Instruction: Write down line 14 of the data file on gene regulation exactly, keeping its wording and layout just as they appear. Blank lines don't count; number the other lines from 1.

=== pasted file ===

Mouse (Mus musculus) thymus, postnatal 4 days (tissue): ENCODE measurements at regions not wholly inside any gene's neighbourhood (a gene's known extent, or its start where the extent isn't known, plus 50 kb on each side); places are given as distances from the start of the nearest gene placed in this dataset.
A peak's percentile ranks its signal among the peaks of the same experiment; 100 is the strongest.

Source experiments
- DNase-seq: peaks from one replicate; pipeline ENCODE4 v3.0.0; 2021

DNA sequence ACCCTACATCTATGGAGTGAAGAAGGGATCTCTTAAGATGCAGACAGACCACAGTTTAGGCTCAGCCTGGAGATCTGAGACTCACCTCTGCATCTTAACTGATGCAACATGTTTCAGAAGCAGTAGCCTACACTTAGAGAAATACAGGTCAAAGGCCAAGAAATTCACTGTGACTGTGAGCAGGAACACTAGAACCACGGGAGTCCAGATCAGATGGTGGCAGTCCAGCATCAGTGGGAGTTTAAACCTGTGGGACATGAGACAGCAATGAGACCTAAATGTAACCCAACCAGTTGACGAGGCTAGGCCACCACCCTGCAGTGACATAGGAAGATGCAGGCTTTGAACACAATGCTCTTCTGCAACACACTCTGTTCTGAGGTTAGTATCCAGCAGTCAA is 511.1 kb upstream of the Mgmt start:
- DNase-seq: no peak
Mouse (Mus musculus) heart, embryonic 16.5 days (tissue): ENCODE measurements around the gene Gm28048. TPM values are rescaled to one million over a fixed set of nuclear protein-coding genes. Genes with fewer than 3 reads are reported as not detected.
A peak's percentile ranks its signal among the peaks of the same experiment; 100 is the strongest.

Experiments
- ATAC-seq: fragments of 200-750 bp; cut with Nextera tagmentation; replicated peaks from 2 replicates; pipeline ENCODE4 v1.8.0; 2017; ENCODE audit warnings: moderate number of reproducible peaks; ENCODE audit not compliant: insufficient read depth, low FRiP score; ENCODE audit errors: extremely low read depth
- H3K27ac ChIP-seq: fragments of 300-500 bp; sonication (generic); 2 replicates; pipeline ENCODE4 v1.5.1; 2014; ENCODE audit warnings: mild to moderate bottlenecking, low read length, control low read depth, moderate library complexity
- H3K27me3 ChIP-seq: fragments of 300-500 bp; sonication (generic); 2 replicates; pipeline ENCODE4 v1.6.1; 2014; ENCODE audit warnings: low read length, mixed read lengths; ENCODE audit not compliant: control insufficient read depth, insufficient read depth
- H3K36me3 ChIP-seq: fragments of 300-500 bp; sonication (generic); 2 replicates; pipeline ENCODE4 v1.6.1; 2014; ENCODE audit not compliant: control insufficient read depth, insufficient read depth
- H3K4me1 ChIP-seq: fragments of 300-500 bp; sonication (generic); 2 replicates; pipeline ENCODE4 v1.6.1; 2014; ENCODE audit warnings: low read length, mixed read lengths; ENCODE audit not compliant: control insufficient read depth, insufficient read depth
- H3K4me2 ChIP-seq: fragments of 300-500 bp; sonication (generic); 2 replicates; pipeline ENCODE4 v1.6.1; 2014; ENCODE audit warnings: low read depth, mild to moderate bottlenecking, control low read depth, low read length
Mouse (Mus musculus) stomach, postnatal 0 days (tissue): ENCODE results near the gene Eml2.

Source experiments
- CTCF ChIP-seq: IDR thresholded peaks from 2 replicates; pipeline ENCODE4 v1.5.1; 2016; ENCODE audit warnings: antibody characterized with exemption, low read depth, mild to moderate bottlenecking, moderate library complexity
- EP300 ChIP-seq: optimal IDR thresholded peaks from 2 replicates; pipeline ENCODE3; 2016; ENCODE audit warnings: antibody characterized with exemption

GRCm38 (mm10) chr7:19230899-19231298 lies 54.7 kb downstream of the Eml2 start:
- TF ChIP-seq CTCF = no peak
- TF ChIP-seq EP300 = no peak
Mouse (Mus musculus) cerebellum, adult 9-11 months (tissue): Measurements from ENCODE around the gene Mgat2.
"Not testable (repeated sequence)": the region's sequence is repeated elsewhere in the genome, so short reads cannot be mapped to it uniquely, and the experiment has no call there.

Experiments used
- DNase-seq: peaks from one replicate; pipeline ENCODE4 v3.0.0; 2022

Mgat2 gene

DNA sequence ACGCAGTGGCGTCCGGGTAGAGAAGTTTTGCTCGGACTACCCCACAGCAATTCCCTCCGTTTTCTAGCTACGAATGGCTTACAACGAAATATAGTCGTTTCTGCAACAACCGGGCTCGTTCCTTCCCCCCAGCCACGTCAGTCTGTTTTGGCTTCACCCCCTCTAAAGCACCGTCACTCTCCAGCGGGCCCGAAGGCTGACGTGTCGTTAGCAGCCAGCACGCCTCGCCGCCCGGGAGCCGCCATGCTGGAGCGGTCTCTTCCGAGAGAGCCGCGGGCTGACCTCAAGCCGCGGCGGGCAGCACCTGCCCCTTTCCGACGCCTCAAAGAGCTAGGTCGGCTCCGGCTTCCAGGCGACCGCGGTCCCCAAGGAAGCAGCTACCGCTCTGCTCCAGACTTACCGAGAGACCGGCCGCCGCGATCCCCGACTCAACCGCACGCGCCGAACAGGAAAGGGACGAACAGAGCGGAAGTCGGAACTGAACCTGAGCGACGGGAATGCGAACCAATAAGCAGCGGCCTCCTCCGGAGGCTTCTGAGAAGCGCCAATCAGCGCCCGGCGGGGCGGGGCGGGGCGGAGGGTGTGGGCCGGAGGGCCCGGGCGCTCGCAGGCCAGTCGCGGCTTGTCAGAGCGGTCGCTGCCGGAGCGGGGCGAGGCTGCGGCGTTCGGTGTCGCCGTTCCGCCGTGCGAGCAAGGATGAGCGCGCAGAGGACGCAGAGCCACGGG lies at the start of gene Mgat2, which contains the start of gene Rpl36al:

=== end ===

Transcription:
- H3K4me1 ChIP-seq: fragments of 300-500 bp; sonication (generic); 2 replicates; pipeline ENCODE4 v1.6.1; 2014; ENCODE audit warnings: low read length, mixed read lengths; ENCODE audit not compliant: control insufficient read depth, insufficient read depth